Independent pharmacists sound the alarm on Surescripts, GoodRx partnership

Independent pharmacists sound the alarm on Surescripts, GoodRx partnership

Some pharmacists are pushing back on Surescripts’ partnership with GoodRx, arguing the deal will hurt independent pharmacies and further obscure the high cost of drugs.

“The deal was touted as a move towards transparency; when in fact, coupon programs are bought and paid for by the same PBM [pharmacy benefit manager]-based, opaque pricing schema the deal claims to upend,” wrote a group of pharmacists and pharmacy owners in a letter to Surescripts’ board obtained by MedCity News.

The partnership between the health data giant and GoodRx, announced earlier this month, would integrate GoodRx’s discount information into Surescripts’ platform that allows prescribing physicians to see the drug’s cost for their patients. GoodRx’s negotiated discounts would only appear for the uninsured or patients whose price information isn’t already available from their PBM or insurer, the companies said.

“We are always looking for ways to increase prescription price transparency and affordability for more Americans, so we are excited to work with Surescripts to arm prescribers with the tools and information they need to choose medications that are both accessible and clinically appropriate,” Doug Hirsch, co-CEO and co-founder of GoodRx, said in a statement when the deal was announced.

In their letter, the pharmacists said GoodRx only displays prices for their pharmacy partners, which would leave out independent pharmacies. The pharmacists also argued the drug coupon app’s business model works within a system that obscures the high cost of drugs.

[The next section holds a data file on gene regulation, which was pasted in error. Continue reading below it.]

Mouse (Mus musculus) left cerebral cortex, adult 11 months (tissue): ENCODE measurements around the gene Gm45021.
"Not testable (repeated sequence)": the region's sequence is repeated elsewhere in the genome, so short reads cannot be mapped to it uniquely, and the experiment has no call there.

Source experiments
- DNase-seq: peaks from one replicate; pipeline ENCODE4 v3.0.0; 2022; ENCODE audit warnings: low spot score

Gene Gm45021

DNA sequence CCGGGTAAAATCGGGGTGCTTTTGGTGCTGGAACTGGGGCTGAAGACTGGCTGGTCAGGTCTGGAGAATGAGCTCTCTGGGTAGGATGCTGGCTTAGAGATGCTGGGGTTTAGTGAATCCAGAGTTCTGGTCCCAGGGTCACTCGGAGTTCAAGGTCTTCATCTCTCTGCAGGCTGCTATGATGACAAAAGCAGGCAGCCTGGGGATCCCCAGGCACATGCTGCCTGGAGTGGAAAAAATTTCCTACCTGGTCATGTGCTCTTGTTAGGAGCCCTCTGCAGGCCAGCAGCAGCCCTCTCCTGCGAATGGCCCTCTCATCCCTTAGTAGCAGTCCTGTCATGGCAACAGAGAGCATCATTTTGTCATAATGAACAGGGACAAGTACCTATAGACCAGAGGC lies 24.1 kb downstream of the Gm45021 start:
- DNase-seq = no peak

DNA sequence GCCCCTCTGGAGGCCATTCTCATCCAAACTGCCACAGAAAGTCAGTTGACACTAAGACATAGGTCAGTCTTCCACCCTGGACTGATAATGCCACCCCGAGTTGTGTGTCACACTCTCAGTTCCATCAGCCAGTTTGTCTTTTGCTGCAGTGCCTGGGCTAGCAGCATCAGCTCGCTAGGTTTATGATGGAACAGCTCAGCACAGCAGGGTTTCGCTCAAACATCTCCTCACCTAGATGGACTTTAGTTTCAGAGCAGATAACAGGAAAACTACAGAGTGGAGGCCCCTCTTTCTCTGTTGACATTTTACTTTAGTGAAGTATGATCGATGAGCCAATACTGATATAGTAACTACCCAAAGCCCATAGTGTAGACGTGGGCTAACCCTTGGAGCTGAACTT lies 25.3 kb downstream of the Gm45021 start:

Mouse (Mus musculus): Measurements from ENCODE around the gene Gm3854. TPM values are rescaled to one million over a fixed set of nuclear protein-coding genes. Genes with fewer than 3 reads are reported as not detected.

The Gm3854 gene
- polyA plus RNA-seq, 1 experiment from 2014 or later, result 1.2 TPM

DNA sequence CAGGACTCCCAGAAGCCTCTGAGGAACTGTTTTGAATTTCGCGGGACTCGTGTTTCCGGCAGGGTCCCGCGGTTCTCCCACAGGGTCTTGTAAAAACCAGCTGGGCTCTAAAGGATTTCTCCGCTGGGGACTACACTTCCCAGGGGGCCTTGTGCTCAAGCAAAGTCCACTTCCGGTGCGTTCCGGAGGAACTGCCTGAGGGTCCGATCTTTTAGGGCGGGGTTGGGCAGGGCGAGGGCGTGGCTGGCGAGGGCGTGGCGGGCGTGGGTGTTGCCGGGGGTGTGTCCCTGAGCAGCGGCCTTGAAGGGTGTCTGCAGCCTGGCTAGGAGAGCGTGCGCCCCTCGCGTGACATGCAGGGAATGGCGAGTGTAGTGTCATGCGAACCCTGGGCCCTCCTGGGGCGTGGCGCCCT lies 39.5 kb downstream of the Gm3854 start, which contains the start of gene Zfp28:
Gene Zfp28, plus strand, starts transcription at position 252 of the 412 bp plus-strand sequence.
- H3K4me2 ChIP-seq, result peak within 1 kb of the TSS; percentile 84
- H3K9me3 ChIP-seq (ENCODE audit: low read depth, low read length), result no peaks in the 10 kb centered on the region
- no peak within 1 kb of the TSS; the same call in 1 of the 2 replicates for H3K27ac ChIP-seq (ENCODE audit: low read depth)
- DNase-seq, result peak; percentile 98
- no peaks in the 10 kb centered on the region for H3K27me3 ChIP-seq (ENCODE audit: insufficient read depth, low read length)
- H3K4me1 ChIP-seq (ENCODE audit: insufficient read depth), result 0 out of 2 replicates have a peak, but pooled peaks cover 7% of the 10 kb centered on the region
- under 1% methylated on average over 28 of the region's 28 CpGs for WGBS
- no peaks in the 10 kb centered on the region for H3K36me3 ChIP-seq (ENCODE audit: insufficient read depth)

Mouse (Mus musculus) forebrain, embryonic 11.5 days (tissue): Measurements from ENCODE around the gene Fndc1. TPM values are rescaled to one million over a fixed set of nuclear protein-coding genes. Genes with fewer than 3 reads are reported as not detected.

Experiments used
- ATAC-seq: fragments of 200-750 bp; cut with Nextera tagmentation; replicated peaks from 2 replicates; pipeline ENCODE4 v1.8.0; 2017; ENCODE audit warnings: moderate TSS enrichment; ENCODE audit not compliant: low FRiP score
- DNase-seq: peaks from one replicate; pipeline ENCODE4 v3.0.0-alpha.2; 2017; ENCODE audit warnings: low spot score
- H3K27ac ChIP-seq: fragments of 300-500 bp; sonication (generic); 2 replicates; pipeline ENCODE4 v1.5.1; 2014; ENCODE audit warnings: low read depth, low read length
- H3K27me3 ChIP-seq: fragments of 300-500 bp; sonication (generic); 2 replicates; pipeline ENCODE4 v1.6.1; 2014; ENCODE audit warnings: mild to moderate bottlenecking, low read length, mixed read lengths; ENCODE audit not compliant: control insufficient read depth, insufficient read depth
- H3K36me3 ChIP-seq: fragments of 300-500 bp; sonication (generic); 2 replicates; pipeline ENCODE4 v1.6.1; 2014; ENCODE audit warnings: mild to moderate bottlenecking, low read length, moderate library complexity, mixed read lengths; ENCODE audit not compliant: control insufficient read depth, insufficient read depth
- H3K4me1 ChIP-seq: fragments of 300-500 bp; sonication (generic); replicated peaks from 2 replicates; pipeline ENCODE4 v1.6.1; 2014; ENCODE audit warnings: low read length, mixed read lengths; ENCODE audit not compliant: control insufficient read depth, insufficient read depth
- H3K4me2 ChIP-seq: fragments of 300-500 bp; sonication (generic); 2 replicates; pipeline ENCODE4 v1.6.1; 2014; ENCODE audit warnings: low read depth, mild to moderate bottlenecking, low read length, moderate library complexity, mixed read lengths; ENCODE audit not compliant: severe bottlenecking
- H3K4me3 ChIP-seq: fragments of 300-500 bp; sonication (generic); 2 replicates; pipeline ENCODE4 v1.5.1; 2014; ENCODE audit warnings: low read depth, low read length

“If coupons did not exist, we would motivate further innovation around pricing and pricing reform,” they wrote. “In a coupon-free world, market forces would drive the pharmacy charging $268 for rosuvastatin (which costs $0.03/pill) down to a reasonable amount or suffer extinction.”


Drug costs have become a huge policy issue in the U.S. Between 2019 and 2020, retail prices for 260 widely used brand name prescription drugs rose by 2.9%, more than two times faster than inflation, according to a report by the AARP.

A Kaiser Family Foundation analysis published in July found nearly 3 million Medicare Part D enrollees had out-of-pocket drug spending above the catastrophic level between 2015 and 2019.

Earlier this month, the White House called on Congress to reduce drug costs for Medicare beneficiaries by allowing Medicare to negotiate with drugmakers, limiting price increases to inflation and capping beneficiaries’ yearly out-of-pocket spending to around $3,000.

“And by the way, it isn’t just seniors who will benefit. This would lower prescription drug prices for all Americans,” said President Joe Biden in a press briefing. “And here’s how: If Medicare prices are available to private insurance companies, then it would reduce the cost of employer-based health insurance coverage.”


GoodRx, founded in 2011, filed documents to go public about a year ago. 

In March, GoodRx announced its first full-year earnings since becoming a publicly traded company. It brought in $550.7 million in revenue in 2020, a 42% increase from the year before. The company did lose $298.3 million in GAAP net income in Q4 alone and $293.6 million for FY2020, which GoodRx attributed to expenses related to its IPO.

For this year’s Q1, GoodRx reported first-quarter revenue growth of 20% year-over-year to $160.4 million, only slightly missing expectations. 

The company has also been picking up acquisitions, including prescription price transparency company RxSaver in May and health education video producer HealthiNation in April.

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